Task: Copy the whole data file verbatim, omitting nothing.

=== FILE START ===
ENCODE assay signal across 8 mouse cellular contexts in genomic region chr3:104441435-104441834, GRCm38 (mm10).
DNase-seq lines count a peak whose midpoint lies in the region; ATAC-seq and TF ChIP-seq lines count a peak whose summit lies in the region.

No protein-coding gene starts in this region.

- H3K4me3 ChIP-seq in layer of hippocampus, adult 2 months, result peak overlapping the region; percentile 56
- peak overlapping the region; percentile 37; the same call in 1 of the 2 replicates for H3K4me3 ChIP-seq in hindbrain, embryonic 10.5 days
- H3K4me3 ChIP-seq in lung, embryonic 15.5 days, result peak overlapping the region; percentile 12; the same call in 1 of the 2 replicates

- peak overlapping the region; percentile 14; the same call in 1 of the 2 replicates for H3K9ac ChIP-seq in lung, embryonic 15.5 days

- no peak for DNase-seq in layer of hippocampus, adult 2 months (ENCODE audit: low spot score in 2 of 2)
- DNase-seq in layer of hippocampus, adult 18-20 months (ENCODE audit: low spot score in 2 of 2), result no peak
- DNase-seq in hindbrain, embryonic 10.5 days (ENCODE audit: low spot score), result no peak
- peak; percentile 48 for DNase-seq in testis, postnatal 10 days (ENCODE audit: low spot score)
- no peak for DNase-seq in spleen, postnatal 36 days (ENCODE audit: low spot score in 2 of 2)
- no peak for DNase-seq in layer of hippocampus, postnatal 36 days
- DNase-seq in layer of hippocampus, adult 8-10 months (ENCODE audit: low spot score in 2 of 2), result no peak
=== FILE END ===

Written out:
ENCODE assay signal across 8 mouse cellular contexts in genomic region chr3:104441435-104441834, GRCm38 (mm10).
DNase-seq lines count a peak whose midpoint lies in the region; ATAC-seq and TF ChIP-seq lines count a peak whose summit lies in the region.

No protein-coding gene starts in this region.

- H3K4me3 ChIP-seq in layer of hippocampus, adult 2 months, result peak overlapping the region; percentile 56
- peak overlapping the region; percentile 37; the same call in 1 of the 2 replicates for H3K4me3 ChIP-seq in hindbrain, embryonic 10.5 days
- H3K4me3 ChIP-seq in lung, embryonic 15.5 days, result peak overlapping the region; percentile 12; the same call in 1 of the 2 replicates

- peak overlapping the region; percentile 14; the same call in 1 of the 2 replicates for H3K9ac ChIP-seq in lung, embryonic 15.5 days

- no peak for DNase-seq in layer of hippocampus, adult 2 months (ENCODE audit: low spot score in 2 of 2)
- DNase-seq in layer of hippocampus, adult 18-20 months (ENCODE audit: low spot score in 2 of 2), result no peak
- DNase-seq in hindbrain, embryonic 10.5 days (ENCODE audit: low spot score), result no peak
- peak; percentile 48 for DNase-seq in testis, postnatal 10 days (ENCODE audit: low spot score)
- no peak for DNase-seq in spleen, postnatal 36 days (ENCODE audit: low spot score in 2 of 2)
- no peak for DNase-seq in layer of hippocampus, postnatal 36 days
- DNase-seq in layer of hippocampus, adult 8-10 months (ENCODE audit: low spot score in 2 of 2), result no peak